I love healthcare, and for the past 35 years of my life, I’ve done whatever I could to make healthcare better for patients and the people who care for them. Even though I know that healthcare is filled with like-minded people who work hard every day to deliver safe, high-quality care, I am a realist and recognize that sometimes things go wrong, details are missed, and things fall through the cracks. When they do, patients’ faith is shaken and trust is eroded. And when it happens to my family, it makes me realize just how much every step along the patient experience pathway matters and that one slip up causes the chain of dominoes to fall.
My mother is a spry, well-educated, computer-literate 85-year-old. She’s a savvy consumer and has no difficulty speaking her mind. Unfortunately, her medical concerns have sometimes fallen on deaf ears. She has been battling a painful eye problem that progressed from a minor irritation to a serious, sight-limiting condition that had her physicians stumped for weeks. When she was finally referred to a neuro-opthalmologist for diagnosis, she was told they needed an MRI to rule out a cranial bleed or tumor that was putting unusual pressure on the eye socket and possibly the optic nerve. Sounds serious right? But the MRI department couldn’t fit her in for five days. So she was sent home and given narcotics to relieve the eye pain and headache. (Think fall risk.)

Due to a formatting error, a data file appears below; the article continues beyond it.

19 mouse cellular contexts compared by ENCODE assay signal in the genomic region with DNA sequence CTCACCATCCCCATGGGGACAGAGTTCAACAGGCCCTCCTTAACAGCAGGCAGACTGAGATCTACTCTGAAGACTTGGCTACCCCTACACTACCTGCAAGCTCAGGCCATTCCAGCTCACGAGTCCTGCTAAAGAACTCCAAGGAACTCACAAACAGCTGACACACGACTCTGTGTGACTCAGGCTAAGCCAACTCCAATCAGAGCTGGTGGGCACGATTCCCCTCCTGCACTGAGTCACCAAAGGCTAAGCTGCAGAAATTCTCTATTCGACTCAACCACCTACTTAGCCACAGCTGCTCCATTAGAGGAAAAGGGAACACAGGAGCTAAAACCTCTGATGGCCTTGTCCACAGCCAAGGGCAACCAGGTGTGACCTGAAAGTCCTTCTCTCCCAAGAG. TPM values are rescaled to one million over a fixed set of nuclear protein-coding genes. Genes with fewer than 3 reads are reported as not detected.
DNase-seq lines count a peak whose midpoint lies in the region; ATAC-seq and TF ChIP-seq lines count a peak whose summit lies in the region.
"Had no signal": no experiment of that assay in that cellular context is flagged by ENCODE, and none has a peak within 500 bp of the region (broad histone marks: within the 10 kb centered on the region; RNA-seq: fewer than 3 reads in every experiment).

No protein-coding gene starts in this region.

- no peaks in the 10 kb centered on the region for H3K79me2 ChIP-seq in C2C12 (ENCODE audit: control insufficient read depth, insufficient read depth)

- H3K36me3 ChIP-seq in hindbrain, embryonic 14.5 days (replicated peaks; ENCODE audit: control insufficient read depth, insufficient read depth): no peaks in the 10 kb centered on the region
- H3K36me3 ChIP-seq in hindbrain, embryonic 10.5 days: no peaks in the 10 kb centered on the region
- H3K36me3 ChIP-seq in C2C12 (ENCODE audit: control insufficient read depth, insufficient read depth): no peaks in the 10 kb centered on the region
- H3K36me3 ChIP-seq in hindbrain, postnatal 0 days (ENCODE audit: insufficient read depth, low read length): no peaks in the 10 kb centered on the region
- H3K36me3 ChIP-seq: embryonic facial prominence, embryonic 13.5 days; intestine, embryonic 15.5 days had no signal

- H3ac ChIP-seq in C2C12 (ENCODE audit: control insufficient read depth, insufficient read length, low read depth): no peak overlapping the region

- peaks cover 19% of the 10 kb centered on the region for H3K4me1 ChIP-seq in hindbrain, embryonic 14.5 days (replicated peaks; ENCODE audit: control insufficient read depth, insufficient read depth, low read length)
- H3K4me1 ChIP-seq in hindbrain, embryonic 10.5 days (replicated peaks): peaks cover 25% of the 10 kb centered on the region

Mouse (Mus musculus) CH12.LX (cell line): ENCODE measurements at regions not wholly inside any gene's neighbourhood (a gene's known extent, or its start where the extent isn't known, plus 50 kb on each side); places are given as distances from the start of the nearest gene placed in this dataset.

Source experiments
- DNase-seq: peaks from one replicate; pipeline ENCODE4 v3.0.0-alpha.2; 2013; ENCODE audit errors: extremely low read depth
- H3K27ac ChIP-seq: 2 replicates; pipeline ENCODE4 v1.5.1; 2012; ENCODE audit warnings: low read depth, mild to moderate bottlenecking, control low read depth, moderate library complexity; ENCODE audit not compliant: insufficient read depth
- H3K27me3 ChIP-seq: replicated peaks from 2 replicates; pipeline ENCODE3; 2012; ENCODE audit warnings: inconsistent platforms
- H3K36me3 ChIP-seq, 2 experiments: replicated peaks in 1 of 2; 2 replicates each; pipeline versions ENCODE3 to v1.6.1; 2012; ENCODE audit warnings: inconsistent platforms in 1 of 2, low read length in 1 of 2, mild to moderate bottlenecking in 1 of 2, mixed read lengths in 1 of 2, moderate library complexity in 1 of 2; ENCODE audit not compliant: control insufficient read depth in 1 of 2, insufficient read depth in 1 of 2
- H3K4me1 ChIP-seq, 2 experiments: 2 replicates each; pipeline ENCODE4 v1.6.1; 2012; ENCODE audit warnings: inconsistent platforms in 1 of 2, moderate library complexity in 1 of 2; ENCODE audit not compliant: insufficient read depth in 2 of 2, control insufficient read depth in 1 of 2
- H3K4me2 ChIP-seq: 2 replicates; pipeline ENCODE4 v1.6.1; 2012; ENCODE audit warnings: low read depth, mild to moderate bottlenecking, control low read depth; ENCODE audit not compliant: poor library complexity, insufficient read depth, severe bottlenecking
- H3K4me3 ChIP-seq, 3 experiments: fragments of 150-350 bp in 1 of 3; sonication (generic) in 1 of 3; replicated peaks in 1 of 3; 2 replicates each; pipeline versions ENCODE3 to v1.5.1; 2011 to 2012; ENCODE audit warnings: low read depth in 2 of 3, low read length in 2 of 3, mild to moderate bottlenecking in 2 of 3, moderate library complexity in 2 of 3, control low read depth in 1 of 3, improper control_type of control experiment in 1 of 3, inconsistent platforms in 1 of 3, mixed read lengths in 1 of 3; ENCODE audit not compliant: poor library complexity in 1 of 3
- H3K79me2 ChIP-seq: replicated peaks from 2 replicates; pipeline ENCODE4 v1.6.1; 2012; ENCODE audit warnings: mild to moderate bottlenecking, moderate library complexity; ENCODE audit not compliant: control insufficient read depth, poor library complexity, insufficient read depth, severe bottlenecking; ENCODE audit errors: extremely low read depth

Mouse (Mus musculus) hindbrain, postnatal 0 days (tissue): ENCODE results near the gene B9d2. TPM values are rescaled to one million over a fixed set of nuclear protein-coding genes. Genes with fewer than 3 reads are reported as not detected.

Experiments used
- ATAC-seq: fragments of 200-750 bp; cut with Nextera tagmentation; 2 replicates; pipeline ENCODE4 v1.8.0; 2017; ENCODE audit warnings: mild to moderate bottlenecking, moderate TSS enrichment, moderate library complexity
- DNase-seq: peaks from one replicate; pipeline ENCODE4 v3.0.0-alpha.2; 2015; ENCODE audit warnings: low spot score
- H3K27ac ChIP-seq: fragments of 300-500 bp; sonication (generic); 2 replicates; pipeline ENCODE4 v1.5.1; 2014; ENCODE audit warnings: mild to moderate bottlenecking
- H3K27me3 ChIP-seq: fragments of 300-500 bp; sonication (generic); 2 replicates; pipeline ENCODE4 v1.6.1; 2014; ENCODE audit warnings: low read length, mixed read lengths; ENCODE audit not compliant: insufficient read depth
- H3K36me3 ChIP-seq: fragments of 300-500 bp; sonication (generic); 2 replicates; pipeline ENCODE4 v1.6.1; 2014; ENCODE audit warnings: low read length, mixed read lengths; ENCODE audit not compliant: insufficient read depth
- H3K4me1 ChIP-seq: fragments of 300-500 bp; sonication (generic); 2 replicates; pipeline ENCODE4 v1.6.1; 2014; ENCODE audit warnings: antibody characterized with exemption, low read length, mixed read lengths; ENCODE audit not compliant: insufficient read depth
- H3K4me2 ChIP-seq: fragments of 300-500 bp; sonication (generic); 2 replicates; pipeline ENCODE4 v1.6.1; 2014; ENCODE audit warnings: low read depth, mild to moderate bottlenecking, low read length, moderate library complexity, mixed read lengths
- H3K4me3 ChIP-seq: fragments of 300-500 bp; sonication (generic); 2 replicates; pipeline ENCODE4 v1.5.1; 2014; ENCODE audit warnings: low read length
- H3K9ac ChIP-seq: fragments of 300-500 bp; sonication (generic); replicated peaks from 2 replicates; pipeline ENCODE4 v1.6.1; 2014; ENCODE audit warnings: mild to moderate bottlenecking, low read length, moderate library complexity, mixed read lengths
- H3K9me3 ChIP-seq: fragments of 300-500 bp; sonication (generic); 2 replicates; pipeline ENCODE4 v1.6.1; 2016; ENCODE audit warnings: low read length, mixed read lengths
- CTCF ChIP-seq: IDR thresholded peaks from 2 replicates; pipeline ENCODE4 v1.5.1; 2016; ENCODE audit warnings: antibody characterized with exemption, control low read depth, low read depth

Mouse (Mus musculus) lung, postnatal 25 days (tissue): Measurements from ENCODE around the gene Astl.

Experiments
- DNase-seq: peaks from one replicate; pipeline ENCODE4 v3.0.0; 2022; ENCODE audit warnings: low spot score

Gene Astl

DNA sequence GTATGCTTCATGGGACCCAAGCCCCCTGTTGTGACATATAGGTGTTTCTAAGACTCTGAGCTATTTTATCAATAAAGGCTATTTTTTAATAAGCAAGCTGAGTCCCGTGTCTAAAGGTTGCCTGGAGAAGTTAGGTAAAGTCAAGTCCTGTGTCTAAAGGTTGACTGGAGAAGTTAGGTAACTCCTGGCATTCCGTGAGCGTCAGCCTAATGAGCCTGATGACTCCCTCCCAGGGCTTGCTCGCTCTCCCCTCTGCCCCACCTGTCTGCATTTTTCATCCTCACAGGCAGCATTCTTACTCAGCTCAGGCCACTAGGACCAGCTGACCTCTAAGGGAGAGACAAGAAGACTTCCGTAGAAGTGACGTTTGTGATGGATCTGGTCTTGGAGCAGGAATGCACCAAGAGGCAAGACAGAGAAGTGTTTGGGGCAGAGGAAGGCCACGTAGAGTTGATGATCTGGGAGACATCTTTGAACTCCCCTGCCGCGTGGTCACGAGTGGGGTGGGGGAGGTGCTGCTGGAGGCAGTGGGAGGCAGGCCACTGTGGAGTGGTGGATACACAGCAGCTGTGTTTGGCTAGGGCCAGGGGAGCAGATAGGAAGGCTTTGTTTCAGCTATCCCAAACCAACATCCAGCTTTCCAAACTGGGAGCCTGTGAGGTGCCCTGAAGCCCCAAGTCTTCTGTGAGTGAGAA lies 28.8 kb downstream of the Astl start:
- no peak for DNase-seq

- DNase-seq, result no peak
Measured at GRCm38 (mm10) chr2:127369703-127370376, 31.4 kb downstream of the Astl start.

On the eve of the long-awaited MRI, she got a call from the imaging department saying that because she had stents placed in her heart she could not have an MRI done in the machine she was scheduled in. (By the way, it was the same hospital where she had the stents placed in 2009, so this should not have been a surprise, not to mention that she had reminded them of the stents during the history.) The caller kindly re-scheduled her for an MRI at another location in seven more days. By this time, her eye pressure had risen to over 40 (normal is 10 – 20). She could not see out of the affected eye.
Needless to say, I was very concerned and outraged at yet another delay. Fortunately, I am blessed to have many friends in the healthcare industry and, after making a few calls, was able to reach someone who could pull some strings and get the much needed MRI within the day.
Once she had the MRI, the neurologist was able to make a diagnosis and embark on a treatment plan that began the slow recovery. We are now two weeks into her treatment, and I’m glad to say my mother’s sight is returning slowly and her pain is subsiding.
My mother’s experience has rattled my faith in healthcare not only because of her prolonged pain and suffering caused by delays but because it makes me wonder how many patients are slipping through the cracks every day because of simple oversights. I was able to be an advocate for my mom, which helped expedite treatment, but what about others? How many patients are slipping through the cracks each day, and who is speaking on their behalf?
Leaders talk a lot about empowering every staff member to act on behalf of the patient. In this case, if the scheduler who cancelled and re-scheduled my mother’s MRI would have felt empowered and if she had taken ownership, things would have unfolded very differently. She would have owned the oversight on behalf of the organization and done whatever she could to rectify the situation without someone having to pull strings. What are you doing to help empower your staff and to encourage them to do whatever it takes to make things right for their patients? Here’s hoping that we can all embrace a culture of ownership to keep improving healthcare into the future.